The tension is unbearable. People (like Brian Walden in his Radio 4 essay) are saying that this is a dull campaign but I disagree. Could it be less dull? Blair’s Nixon moment will affect the outcome not at all (hardly anyone knows who the Attorney General is, let alone what his contribution to the conduct of war could possibly be) but the steady erosion of Labour’s position is going to make the last week almost unbearable for the Howard-averse (and the Kennedy-phobic).
Anyway, since I reckon there’s a reasonable chance that you Googled your way here, searching for ‘Hertsmere election‘ or similar, I need to make sure that if you have any interest in getting rid of James Clappision, our third-rate Tory MP, you need to vote Labour. Voting Liberal won’t work. In fact, according to Tactical Voter, if enough of you Liberals tactically switch to Labour, we’ll be rid of Clappison all together, which would be nice. Come on guys, do the right thing!
The night before I left for NYC my iPod died. It’s four years old so I suppose I should be grateful it lasted this long. It went to consumer appliance heaven with a horrible grinding and whining noise, finished off by the sort of goose-sucked-into-jet-turbine howl-and-crunch that you’d think would require an actual goose. Standing in the kitchen at 2 a.m. it was quite frightening…
Anyway, a return flight on a 25 year-old, filled-to-capacity Air India 747 (me: ‘what’s the capacity of this plane?’. Stewardess: ‘411’. Me: ‘how many on board today?’ Stewardess: ‘412 [giggles]’) with nothing to listen to (except the fascinating but inaudible Indian music coming though those crappy plastic tube headphones) left me with plenty of time to read.
So I read: the mighty Paul Johnson on the wickedness of the Darwinian fundamentalists in The Spectator. Simon Hoggart on Paxman vs. Blair in The Guardian (incidentally, Hoggart has Blair winning this particular punch-up, unlike some other outlets). Michela Wrong on The Pope (“He did more to spread Aids in Africa than prostitution and the trucking industry combined”) in the New Statesman.
From the same issue of The Spectator – and this time FREE – Germaine Greer’s entertaining invocation of Shakespeare as inventor of our shared fantasy of Englishness and Daniel Hannan’s provocative but authoritative analysis of French reasons to vote ‘no’ to the Euro constitution. Fred Vogelstein’s detailed analysis of Google vs. Gates from Fortune. Philip Roth’s unpublished interviews with Saul Bellow from the late nineties (this is what you buy The New Yorker for. Dazzling and inspiring). The Economist’s really quite persuasive special report on flat tax (plus the in-flight magazine, the menu, the emergency card and the Daily Mail – but I’ll keep those to myself).
The prevailing mood of high cynicism makes it hard for me to say this but I have to say that this is a lively, fascinating, scrappy and wide-open election campaign. It’s exciting (tell me Sedgemore and the Oona and George Show and The Heckler and postal votes and all the other brilliant sideshows haven’t got you glued to your favourite news source!) and combative and fun.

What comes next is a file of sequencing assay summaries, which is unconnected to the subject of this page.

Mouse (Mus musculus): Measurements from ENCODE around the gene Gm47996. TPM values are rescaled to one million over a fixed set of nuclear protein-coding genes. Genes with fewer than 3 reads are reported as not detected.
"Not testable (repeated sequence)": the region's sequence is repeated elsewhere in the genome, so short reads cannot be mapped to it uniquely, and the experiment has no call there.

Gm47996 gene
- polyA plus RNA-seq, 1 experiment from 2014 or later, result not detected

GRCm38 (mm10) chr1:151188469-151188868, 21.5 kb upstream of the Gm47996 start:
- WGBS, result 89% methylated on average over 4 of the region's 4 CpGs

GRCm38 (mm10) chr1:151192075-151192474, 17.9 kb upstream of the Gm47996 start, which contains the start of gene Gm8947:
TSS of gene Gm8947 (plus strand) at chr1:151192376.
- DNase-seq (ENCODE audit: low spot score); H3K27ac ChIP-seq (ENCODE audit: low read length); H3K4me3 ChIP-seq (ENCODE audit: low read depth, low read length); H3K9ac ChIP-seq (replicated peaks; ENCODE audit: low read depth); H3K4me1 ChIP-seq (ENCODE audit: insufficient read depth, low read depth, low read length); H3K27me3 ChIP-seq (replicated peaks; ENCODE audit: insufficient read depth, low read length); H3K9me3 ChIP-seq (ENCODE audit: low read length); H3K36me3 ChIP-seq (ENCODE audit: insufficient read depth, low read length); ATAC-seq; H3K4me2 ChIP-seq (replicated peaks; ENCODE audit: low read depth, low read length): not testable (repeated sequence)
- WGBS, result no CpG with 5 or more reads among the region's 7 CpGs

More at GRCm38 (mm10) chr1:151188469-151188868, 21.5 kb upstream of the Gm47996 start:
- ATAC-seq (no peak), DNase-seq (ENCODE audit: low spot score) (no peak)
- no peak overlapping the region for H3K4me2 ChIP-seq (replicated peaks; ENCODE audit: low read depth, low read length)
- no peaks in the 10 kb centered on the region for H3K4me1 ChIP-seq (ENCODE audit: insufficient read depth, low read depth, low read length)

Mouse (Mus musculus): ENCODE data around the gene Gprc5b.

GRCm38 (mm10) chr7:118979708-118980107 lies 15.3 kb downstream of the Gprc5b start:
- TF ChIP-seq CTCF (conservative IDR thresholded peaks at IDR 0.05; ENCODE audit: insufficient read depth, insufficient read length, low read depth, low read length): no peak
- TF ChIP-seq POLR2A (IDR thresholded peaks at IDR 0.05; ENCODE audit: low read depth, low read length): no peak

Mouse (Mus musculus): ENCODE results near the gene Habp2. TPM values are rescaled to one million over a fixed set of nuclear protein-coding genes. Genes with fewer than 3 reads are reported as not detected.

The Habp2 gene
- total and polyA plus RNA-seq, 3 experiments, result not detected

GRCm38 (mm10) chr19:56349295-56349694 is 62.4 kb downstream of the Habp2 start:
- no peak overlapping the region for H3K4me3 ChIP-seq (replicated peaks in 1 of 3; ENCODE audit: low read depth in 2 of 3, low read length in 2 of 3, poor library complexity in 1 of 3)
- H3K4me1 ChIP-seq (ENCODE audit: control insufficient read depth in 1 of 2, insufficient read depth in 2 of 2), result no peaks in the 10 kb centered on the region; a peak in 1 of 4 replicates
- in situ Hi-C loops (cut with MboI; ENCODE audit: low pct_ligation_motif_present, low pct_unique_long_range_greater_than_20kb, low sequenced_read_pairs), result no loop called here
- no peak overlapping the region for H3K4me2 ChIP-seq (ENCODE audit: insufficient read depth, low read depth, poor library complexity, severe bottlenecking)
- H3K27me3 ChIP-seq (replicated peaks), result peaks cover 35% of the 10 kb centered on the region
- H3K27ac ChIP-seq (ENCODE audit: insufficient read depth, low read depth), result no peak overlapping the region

Opinion polls aside, the three parties have a kind of parity of presentation that’s really quite impressive – they’re all doing an effective job but by sharply different methods and with intriguingly different results. Lay the three manifestos out on a table and you have a snapshot of a rich and intelligent political process.
If this campaign (which is the best I can remember) doesn’t revive interest in politics by at least a few percentage points then it’s probably not possible to do so (maybe we should just accept that). I don’t (can’t) admire the Tories’ mean-spirited effort but I have to say that, together with their opponents, they’ve produced an election campaign that’s a testament to this country’s vigorous and healthy democratic culture.
Good to know that the Daily Mail‘s stand on refugees and immigrants is at least consistent. From an excellent and moving BBC 4 documentary I learn that the Mail campaigned vigorously for the expulsion of 4,000 kids brought to Britain for safety after the bombing of Guernica in 1937.
The Basque children deserved better but, because of the Government’s reluctance to ‘intervene’ in the affairs of a sovereign state (which, of course, also led pretty directly to the fall of the the Spanish Republic to the fascists), they were taken care of by an entirely voluntary committee of ordinary families, many of whom subsequently adopted those kids orphaned by the fighting and subsequent purge, and who received no state aid at all.
The 1937 headlines (wish I’d noted them down) read strikingly like the Mail’s latest crop of [insert ethnic group here] migrant scare stories.
I know. I know. I didn’t even see The Gates. I was in town to conclude a deal with my new friends Brad Bowers and Matt Comyns from Black Inc Ventures. Brad code-named our joint venture ‘Whiplash’ and, for the time being, that’s all you’re getting…
Matt and Brad took me for a proper American breakfast at The Pershing Square Cafe opposite Grand Central Station and then to a friend’s groovy West Village apartment to sign our agreement (cue Gillette moment: slow motion high fives, back slapping etc…) and get some brainstorming done. It was the first time we’d met, after four or five months of discussions in email and Skype and on the phone.
Of course, I’m pathetically excited by this new opportunity and generally stunned by the Americans’ readiness to trust a virtual stranger to run their precious business – the business equivalent of those women who befriend their death row pen friends and then marry them sight unseen. Anyway, watch this space.